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University of Utah Breaks Ground on Innovative New Spencer Fox Eccles School of Medicine Building

School of Medicine Groundbreaking
The groundbreaking ceremony for the new Spencer Fox Eccles School of Medicine took place on October 19, 2022.

The University of Utah today broke ground on the new state-of-the-art home for its Spencer Fox Eccles School of Medicine. The $185 million facility has been made possible, in part, by funds from a landmark gift of $110 million from the George S. and Dolores Doré Eccles Foundation and the Nora Eccles Treadwell Foundation. The gift provides support not only for the building, but also medical education programs and cardiovascular research.  

The new 185,000-square-foot building will become the hub of the University of Utah’s nationally recognized health sciences campus. Once open, the facilities will accelerate the school’s ability to provide the highest quality medical education, advanced research, and patient care, while the added support from the foundations’ dramatically increases the school’s endowment and powers critical research.

Construction of the U’s new medical education building was approved by the Utah State Legislature in 2017 with a $50 million commitment, and an additional $60 million appropriation was approved earlier this year. More than $50 million in added philanthropic pledges for the project have also been secured. Completion of the project is expected in 2025.

"The incredible impact of the University of Utah's health sciences program in education, research and care across the Intermountain West is a source of great pride for the entire state," said Utah Governor Spencer J. Cox. "This new facility will make a major difference in our ability to address the growing need for top-tier doctors in the state, especially in our rural areas."

School of Medicine Exterior
A rendering of the Spencer Fox Eccles School of Medicine, which will be completed in 2025.

"I have long believed that no state or region can become truly great without a world-class medical center at its nucleus," said Spencer F. Eccles, namesake of the School and Chairman & CEO of both the George S. and Dolores Doré Eccles Foundation and the Nora Eccles Treadwell Foundation. "We hope this seminal grant—the largest ever awarded by our foundations—will help ensure the University not only provides the highest quality medical education for the doctors who serve Utah and the entire Intermountain West, but also furthers the excellence of health care for all our citizens and impacts the future of medicine through its groundbreaking research."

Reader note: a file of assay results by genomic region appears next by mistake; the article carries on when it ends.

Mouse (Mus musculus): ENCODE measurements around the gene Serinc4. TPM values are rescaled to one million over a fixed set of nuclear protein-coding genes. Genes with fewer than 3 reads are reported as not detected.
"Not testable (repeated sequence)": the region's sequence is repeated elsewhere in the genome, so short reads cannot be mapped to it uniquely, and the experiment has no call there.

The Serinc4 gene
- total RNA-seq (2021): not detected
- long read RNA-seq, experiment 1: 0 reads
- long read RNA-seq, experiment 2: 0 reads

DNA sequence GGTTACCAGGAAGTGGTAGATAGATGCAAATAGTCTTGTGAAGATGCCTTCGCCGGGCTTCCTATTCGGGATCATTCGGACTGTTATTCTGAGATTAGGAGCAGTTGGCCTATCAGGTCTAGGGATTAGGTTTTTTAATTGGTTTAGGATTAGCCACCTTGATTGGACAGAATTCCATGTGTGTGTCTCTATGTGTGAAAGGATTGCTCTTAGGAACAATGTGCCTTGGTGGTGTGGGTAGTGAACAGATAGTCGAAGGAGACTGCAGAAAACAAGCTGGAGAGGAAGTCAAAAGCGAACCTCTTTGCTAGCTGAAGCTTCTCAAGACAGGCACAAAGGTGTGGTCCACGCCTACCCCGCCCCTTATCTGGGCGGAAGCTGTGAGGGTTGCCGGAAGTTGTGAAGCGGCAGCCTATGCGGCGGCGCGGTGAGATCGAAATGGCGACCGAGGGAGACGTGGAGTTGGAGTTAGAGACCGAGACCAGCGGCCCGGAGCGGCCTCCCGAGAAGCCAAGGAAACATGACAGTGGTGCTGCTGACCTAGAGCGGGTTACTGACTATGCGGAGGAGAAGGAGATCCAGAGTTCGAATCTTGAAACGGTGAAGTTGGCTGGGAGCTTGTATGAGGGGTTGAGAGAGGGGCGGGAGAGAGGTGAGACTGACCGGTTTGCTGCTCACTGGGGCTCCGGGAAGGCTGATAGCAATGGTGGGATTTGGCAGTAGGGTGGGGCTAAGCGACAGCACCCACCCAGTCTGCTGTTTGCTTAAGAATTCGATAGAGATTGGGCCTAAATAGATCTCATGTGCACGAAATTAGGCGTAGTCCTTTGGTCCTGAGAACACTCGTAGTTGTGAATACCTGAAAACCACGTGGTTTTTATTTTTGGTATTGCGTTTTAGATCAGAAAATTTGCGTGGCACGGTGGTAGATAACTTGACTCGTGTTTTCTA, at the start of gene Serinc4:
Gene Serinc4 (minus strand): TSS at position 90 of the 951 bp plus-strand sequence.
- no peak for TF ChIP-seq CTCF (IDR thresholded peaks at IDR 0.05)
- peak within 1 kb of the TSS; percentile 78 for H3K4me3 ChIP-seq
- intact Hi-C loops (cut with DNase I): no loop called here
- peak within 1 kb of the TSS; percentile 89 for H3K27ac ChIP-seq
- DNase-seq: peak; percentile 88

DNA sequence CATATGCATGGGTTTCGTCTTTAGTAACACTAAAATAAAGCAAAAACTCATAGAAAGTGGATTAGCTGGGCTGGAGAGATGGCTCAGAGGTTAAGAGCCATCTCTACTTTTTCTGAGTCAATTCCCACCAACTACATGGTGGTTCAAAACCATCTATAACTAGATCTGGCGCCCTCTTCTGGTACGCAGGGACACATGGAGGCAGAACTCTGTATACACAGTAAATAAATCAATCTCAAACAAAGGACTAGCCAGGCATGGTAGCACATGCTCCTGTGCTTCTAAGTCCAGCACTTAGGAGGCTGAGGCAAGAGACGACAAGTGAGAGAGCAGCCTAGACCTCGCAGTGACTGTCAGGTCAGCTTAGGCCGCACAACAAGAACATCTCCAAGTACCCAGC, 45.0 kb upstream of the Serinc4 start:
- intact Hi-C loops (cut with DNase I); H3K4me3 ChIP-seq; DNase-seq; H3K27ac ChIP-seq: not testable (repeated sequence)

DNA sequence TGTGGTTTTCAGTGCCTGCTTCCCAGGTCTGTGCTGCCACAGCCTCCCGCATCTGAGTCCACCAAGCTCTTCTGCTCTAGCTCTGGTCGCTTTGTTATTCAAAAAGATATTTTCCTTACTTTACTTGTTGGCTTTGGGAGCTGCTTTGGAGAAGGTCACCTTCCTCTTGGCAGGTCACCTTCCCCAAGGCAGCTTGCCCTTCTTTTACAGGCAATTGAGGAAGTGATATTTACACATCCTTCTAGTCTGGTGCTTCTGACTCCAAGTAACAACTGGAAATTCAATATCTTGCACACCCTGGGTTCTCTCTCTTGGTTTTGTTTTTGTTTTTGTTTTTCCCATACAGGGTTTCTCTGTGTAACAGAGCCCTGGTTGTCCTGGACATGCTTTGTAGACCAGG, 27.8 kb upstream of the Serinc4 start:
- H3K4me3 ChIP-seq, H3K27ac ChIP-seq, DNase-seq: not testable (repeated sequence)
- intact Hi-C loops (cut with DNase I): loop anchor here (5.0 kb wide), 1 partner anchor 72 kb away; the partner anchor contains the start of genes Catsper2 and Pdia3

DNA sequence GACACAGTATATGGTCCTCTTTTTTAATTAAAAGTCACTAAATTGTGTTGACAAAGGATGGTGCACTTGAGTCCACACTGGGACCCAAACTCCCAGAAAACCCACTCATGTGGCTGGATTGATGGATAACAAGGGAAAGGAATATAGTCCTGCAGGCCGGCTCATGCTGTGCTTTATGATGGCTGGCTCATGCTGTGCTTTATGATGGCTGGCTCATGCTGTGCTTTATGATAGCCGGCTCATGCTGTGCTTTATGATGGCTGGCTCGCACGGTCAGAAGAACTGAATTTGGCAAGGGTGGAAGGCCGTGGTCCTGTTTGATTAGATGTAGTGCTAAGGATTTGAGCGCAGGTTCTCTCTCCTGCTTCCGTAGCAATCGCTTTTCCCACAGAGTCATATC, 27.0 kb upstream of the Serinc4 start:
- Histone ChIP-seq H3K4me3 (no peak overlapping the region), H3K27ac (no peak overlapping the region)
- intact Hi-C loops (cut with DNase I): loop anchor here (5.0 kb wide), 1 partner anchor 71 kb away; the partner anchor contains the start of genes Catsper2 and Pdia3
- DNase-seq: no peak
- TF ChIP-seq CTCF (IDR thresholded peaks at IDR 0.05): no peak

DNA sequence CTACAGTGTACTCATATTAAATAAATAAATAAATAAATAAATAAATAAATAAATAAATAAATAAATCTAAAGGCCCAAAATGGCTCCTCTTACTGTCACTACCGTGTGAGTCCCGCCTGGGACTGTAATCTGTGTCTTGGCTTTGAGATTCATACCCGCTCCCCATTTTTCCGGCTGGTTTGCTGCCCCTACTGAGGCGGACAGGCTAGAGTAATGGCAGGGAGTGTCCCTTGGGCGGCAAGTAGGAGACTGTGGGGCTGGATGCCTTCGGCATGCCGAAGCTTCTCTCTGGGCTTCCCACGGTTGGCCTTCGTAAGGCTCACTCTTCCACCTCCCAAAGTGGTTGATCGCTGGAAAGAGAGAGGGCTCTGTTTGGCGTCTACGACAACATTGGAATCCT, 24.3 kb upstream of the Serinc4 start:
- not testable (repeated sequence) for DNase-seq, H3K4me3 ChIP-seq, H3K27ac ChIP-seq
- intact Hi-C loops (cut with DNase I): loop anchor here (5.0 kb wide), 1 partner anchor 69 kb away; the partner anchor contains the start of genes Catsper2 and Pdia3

Plans for the Spencer Fox Eccles School of Medicine building are focused in three major areas:

  • Global Health – With significant funding from The Church of Jesus Christ of Latter-day Saints, the building’s Global Health Pavilion will enable faculty and students to expand their innovative efforts to provide health care to more people in need, both within and beyond the boundaries of the U.S. It will provide a central hub for many global health-focused groups that are currently scattered throughout the U campus, enabling groups to continue to improve the quality of healthcare in less-developed areas.
  • Core Medical Education (Core Med) — Intermountain Healthcare has awarded a grant for the building’s core medical education spaces, including adaptive classrooms that are increasingly important as medical curriculum changes over time.  The building will also include a new, state-of-the-art Advanced Simulation Center and Anatomy Lab.  
  • Collaboration Spaces — Nearly 15% of the building will be “common areas,” designed to foster collaboration among students, faculty, and the state’s medical community. It will house the school’s Center for Interprofessional Experiential Learning, weaving important interaction between working medical professionals, students, and faculty into medical education.

“This building is being designed to advance innovation in medical education,” said Sara M. Lamb, M.D., vice dean of medical education at the University of Utah.  “It will enable us to continue to be a ‘proving ground’ in educating top-flite medical students who will carry medical sciences and patient care forward. The solutions created at this school and the generosity that made it possible will not only improve health outcomes, but also extend lives and improve the quality of life for countless individuals and families.”

University of Utah Health is the only academic medical center in the Mountain West, providing patient care for nearly 10% of the geographic area of the continental United States. The construction of the medical education building is expected to drive the most critical evolution in the medical school’s history and be used across three primary areas: education, research, and clinical care.